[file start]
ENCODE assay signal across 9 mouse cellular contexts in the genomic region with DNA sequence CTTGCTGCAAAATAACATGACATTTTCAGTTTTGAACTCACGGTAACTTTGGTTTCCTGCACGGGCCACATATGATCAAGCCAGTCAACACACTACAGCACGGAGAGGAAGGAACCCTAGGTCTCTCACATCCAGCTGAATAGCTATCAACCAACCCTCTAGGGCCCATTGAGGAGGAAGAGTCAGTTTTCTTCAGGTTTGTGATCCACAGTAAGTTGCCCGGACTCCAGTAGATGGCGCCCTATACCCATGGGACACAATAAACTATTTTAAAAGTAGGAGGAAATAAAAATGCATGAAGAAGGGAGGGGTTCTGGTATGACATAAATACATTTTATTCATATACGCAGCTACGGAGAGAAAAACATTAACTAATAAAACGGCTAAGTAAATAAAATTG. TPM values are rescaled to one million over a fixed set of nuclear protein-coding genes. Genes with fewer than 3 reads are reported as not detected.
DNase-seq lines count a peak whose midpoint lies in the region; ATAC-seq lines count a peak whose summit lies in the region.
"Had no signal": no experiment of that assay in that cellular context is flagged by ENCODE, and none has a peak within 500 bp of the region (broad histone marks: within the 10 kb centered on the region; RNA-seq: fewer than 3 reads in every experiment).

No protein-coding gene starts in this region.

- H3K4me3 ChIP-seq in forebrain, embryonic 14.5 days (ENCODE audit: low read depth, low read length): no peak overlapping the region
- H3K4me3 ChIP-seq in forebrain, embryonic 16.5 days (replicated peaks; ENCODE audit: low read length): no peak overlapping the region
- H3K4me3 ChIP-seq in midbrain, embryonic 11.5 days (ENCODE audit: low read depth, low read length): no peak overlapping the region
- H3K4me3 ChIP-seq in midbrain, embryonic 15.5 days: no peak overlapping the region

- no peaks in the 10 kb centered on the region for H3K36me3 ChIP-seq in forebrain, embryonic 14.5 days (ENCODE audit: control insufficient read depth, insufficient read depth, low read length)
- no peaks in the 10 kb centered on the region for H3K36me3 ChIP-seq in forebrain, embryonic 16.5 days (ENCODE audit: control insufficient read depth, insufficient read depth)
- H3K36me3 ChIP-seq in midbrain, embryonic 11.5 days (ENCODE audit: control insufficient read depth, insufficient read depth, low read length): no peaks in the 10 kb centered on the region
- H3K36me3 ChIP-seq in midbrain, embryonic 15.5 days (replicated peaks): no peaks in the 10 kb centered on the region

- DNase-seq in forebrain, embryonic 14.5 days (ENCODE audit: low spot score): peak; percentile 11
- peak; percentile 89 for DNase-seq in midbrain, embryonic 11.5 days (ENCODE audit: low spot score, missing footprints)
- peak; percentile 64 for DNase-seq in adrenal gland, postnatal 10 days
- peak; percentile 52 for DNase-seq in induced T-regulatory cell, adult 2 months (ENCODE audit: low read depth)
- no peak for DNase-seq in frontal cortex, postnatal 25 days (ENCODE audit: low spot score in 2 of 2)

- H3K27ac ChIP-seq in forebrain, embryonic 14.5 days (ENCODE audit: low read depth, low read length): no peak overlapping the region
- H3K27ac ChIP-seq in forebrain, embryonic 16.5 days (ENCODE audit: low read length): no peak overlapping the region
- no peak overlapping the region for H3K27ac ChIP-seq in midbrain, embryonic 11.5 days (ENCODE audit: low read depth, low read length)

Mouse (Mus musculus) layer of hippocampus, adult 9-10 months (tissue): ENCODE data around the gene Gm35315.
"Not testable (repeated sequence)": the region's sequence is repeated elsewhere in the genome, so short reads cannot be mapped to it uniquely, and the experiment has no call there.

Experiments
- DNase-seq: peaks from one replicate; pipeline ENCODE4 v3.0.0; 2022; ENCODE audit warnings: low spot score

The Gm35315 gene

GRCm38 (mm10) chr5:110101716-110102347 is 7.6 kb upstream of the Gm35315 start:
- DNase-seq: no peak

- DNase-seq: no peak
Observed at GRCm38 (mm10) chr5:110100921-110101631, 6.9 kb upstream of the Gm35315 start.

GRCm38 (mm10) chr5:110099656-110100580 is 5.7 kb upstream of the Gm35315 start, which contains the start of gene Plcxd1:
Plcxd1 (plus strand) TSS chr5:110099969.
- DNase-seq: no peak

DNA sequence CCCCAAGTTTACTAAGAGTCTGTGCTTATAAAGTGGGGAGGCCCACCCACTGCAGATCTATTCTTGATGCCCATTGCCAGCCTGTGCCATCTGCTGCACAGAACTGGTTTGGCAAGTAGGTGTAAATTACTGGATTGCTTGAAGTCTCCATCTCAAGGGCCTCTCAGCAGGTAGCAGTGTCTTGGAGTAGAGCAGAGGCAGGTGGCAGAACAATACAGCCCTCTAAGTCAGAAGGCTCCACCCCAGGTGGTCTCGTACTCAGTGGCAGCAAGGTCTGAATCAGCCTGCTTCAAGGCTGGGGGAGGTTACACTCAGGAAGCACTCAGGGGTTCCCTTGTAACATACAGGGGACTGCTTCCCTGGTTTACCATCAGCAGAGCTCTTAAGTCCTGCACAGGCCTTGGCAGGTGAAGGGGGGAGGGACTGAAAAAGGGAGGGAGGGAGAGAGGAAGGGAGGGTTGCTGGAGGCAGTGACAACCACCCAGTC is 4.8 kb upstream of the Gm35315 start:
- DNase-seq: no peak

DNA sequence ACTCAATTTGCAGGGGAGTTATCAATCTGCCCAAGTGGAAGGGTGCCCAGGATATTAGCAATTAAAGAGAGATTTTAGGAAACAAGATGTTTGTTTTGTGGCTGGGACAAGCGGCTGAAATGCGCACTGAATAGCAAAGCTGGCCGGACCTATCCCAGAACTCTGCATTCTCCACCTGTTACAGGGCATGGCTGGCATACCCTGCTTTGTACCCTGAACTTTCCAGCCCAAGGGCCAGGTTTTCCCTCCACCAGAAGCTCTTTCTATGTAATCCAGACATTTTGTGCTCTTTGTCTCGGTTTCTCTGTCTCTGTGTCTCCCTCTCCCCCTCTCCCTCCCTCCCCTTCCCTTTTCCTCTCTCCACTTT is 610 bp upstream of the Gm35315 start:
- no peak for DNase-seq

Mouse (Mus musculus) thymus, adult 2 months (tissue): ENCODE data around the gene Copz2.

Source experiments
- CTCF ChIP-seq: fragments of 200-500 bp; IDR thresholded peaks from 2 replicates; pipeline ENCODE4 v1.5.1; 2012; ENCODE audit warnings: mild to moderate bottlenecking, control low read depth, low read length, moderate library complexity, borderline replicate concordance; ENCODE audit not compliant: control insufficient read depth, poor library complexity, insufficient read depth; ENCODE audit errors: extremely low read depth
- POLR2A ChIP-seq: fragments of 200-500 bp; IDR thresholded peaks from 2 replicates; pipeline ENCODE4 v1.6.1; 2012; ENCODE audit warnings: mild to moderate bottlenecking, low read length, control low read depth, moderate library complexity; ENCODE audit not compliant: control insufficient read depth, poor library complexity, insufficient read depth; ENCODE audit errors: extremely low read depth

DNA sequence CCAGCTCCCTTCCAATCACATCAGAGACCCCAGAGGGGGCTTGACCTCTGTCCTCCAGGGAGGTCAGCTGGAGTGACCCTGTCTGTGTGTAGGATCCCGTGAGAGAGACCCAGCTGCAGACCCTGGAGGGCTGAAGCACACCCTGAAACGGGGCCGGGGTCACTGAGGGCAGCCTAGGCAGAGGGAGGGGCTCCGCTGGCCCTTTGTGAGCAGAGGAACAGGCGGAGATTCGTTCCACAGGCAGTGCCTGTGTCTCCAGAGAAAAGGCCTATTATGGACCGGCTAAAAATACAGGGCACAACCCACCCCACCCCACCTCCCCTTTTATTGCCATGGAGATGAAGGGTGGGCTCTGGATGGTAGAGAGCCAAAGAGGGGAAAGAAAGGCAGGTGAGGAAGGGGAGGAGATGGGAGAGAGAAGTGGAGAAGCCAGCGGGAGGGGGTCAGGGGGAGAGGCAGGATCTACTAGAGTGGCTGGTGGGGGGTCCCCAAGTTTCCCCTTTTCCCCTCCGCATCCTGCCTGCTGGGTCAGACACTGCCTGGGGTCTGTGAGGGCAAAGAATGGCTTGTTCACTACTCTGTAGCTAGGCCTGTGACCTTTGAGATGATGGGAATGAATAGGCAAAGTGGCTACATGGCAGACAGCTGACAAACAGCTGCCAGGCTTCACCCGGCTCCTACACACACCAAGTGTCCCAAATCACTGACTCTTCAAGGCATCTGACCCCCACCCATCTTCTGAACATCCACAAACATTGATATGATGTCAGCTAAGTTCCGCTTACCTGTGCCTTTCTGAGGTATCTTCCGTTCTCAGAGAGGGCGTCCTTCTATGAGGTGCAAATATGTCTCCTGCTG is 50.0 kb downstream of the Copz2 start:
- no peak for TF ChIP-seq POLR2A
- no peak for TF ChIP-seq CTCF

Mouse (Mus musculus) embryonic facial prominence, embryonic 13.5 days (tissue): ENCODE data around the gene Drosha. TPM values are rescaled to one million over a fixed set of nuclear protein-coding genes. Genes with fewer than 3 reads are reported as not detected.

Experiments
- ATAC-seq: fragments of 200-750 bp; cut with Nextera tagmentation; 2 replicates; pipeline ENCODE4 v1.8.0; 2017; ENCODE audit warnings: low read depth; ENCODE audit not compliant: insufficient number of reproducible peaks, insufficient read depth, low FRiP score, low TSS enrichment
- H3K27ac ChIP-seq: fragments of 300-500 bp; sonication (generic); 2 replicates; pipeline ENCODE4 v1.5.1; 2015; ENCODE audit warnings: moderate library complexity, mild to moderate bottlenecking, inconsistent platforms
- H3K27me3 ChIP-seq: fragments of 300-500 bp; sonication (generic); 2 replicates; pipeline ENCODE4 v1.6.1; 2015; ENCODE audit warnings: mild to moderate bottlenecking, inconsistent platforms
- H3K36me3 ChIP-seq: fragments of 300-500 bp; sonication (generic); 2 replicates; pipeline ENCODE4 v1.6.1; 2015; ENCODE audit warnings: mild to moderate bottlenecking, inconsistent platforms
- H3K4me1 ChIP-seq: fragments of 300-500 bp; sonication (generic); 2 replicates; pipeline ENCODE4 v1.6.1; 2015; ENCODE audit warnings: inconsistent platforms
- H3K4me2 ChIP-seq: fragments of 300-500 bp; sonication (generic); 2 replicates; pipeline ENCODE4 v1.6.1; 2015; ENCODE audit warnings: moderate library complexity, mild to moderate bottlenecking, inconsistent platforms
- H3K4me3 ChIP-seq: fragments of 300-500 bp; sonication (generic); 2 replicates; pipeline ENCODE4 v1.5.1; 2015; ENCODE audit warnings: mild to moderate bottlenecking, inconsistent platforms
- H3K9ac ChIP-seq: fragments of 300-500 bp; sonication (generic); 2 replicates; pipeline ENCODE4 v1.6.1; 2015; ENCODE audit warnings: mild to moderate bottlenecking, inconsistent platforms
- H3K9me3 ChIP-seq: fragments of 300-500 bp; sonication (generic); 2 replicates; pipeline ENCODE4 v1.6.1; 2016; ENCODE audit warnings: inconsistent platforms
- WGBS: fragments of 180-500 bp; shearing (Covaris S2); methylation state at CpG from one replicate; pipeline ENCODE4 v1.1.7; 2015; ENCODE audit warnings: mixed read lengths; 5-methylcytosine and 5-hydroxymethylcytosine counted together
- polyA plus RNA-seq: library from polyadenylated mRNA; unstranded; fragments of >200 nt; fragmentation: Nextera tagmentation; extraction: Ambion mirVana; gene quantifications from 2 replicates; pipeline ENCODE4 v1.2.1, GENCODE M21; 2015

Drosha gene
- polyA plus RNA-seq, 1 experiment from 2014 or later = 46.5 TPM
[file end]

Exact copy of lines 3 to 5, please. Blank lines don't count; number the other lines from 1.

"Had no signal": no experiment of that assay in that cellular context is flagged by ENCODE, and none has a peak within 500 bp of the region (broad histone marks: within the 10 kb centered on the region; RNA-seq: fewer than 3 reads in every experiment).

No protein-coding gene starts in this region.

- H3K4me3 ChIP-seq in forebrain, embryonic 14.5 days (ENCODE audit: low read depth, low read length): no peak overlapping the region